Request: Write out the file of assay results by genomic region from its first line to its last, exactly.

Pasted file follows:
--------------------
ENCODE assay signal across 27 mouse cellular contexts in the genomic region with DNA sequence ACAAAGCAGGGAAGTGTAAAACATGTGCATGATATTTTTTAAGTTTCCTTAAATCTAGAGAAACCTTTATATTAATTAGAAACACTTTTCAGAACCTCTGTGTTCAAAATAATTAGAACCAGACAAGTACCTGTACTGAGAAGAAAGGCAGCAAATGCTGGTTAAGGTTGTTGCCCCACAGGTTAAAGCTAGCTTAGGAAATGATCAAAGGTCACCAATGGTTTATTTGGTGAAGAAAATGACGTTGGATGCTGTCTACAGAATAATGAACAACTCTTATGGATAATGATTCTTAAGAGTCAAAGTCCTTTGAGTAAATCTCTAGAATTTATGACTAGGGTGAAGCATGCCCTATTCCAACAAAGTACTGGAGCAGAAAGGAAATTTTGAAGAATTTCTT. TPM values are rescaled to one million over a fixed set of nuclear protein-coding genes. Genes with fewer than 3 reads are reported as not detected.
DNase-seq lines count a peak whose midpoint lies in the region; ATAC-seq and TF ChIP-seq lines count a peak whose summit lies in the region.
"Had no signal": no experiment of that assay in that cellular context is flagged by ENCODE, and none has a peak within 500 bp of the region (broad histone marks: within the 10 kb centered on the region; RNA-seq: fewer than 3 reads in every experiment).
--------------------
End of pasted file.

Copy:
ENCODE assay signal across 27 mouse cellular contexts in the genomic region with DNA sequence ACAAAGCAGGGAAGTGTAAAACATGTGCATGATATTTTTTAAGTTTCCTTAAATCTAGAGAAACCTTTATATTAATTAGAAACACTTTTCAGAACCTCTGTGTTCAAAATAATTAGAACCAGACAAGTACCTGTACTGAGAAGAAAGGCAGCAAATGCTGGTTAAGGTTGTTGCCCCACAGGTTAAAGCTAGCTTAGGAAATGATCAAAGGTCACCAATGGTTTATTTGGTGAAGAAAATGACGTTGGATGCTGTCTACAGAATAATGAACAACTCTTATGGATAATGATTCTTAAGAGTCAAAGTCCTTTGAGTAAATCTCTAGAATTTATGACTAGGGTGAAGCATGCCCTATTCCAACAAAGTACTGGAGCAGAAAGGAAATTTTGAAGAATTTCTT. TPM values are rescaled to one million over a fixed set of nuclear protein-coding genes. Genes with fewer than 3 reads are reported as not detected.
DNase-seq lines count a peak whose midpoint lies in the region; ATAC-seq and TF ChIP-seq lines count a peak whose summit lies in the region.
"Had no signal": no experiment of that assay in that cellular context is flagged by ENCODE, and none has a peak within 500 bp of the region (broad histone marks: within the 10 kb centered on the region; RNA-seq: fewer than 3 reads in every experiment).